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post #1 of 11 Old 03-22-2010 Thread Starter
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labels for the cockpit

I've been having trouble finding a source for labels in the cockpit of my boat.

What I am after is labels for the transmission (forward/neutral/reverse), the throttle (fast/slow) and the autohelm lever (engage/disengage)

The reason is that I'm working with my kids on how to do a man overboard drill. What I typically do is throw a bumper over the side and say, "ok guys, man overboard, what do you do?"

I plan to make a check list for them but for now, they will know they should slow the boat down but forget which way to push or pull the throttle. I did a quick reference just writing on the boat with a sharpie but obviously that looks kinda shabby (ya think?)

Comments?

thanks in advance,

John
Seattle
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post #2 of 11 Old 03-22-2010
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Use a P-Touch labeler.

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post #3 of 11 Old 03-22-2010
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I would suggest teaching them to operate the the boat first.

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Originally Posted by jpb View Post
I've been having trouble finding a source for labels in the cockpit of my boat.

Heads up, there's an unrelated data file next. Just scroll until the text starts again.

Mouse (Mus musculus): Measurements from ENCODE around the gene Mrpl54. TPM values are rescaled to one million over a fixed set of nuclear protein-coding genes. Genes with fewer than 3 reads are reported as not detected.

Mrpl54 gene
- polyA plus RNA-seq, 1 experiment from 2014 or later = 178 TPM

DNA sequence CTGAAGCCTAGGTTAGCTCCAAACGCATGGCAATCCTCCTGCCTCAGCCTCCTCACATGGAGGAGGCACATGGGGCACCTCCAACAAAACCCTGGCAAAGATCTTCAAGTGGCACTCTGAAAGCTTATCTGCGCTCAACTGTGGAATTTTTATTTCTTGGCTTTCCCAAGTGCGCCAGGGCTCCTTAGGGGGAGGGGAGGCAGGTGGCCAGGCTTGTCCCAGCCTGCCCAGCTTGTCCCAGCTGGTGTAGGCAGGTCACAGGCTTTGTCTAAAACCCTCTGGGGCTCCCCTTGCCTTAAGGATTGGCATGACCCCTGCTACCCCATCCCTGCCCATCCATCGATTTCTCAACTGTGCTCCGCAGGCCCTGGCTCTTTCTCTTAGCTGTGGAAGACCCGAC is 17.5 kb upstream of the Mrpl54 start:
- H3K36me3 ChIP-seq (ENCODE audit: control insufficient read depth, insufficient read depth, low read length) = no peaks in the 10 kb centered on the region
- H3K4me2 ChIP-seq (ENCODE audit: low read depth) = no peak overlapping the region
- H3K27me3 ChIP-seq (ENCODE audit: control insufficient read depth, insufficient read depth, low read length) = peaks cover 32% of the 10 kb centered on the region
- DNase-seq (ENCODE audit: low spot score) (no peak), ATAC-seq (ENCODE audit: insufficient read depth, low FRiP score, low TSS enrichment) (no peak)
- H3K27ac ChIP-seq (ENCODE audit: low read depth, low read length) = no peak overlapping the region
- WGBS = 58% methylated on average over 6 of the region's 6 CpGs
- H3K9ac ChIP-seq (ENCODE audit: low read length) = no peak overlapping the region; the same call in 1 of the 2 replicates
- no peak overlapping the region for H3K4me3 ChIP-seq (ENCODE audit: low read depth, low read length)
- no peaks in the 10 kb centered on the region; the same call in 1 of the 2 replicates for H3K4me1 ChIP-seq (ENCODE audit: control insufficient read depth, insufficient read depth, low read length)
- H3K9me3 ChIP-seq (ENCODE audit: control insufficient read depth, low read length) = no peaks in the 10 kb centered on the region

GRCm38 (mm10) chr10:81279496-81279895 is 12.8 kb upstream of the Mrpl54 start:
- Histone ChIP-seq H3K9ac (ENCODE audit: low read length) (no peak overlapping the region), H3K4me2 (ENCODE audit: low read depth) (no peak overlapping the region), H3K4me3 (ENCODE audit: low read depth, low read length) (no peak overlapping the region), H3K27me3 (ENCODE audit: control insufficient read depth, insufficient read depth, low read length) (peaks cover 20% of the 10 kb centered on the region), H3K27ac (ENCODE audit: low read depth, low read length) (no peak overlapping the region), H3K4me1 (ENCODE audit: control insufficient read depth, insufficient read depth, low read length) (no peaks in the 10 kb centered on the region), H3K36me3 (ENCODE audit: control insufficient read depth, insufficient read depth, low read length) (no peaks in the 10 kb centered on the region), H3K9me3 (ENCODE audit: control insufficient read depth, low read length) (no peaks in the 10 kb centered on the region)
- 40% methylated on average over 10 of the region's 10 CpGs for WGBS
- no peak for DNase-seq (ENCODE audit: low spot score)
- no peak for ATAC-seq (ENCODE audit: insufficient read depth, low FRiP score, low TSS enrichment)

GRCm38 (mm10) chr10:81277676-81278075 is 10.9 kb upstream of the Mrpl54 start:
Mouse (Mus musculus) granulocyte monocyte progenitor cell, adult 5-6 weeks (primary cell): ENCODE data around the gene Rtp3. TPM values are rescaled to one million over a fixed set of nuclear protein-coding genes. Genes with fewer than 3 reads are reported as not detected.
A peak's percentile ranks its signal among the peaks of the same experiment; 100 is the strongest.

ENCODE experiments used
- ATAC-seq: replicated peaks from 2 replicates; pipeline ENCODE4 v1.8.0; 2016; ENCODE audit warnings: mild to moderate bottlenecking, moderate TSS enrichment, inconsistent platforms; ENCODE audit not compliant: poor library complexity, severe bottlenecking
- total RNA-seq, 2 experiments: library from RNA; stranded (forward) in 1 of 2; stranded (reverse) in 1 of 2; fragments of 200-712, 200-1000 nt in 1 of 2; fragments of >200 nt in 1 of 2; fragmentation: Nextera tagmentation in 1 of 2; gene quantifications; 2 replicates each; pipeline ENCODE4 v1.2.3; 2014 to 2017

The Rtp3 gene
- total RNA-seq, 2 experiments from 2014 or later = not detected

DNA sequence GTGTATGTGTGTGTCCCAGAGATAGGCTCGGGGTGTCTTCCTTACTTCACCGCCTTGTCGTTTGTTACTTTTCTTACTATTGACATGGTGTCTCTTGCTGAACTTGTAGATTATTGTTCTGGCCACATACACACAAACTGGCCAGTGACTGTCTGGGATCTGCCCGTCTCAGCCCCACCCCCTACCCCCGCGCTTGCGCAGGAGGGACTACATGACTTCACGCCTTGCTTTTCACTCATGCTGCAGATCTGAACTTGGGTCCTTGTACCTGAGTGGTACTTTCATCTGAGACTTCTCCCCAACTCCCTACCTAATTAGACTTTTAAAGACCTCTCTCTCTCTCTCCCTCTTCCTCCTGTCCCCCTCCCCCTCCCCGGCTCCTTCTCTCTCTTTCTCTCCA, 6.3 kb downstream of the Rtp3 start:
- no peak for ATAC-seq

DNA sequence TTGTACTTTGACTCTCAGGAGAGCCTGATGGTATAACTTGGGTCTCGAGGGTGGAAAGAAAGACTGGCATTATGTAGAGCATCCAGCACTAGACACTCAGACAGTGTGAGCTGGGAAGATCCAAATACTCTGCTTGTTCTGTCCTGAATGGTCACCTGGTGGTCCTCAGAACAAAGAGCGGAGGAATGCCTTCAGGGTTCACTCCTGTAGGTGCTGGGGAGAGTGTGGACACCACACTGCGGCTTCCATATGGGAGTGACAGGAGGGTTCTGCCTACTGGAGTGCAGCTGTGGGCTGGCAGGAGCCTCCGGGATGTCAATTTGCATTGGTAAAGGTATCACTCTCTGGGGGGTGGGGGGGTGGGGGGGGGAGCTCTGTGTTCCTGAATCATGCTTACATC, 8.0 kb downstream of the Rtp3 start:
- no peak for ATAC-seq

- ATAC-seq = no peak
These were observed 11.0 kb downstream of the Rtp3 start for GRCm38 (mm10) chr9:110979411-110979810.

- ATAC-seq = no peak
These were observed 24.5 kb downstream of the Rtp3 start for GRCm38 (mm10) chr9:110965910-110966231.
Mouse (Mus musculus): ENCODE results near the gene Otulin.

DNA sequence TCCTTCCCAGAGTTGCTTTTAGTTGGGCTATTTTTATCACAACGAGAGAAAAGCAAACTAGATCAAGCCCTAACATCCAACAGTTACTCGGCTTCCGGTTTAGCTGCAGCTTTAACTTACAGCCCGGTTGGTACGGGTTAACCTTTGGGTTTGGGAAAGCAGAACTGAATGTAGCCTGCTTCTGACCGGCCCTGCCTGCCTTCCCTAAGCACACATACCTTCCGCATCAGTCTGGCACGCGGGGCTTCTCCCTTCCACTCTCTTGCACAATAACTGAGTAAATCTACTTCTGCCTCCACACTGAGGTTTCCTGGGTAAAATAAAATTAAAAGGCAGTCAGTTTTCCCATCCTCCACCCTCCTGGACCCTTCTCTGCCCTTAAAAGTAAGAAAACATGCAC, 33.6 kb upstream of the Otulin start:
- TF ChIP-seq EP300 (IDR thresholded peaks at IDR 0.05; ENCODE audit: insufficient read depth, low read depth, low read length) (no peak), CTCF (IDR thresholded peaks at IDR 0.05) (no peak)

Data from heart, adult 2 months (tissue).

What I am after is labels for the transmission (forward/neutral/reverse), the throttle (fast/slow) and the autohelm lever (engage/disengage)

The reason is that I'm working with my kids on how to do a man overboard drill. What I typically do is throw a bumper over the side and say, "ok guys, man overboard, what do you do?"

I plan to make a check list for them but for now, they will know they should slow the boat down but forget which way to push or pull the throttle. I did a quick reference just writing on the boat with a sharpie but obviously that looks kinda shabby (ya think?)

Comments?

thanks in advance,

John
Seattle
Give them some supervised practice and then have them take what ever local test there is, or if none, the local Coast Guard Aux. will have a program. If there is any question whether they know the basic functions, they need a season of practice before you need to even hope they can doing anything more than wave goodbye. Yes, I am exaggerating a bit . But for the first season... don't fall off.

To expect anyone to have the confidence to function in a pressure situation without knowing how to operate the boat well is not going to work.

I can understand your sense of urgency - I tried the same thing with my family - but a base of understanding is needed first. Otherwise, you risk turning them off of boating by making them feel foolish or pressured. Start by simply explaining everything you do on your next trip out, as simply as possible. It really is simple, but there are many parts.

(when asked how he reached the starting holds on a difficult rock climbing problem that clearly favored taller climbers - he was perhaps 5'5")

"Well, I just climb up to them."

by Joe Brown, English rock climber




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post #4 of 11 Old 03-22-2010
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make a paper template of the area you want to have lables, go to a local sign shop. they can either cut vinyl letters that you can apply or give you the negative so you can use it as a stencil or you can have them make a digital print for the area and you can apply it.

or p-touch label maker
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post #5 of 11 Old 03-22-2010
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Second the use of a labelmaker from your nearest office supply store.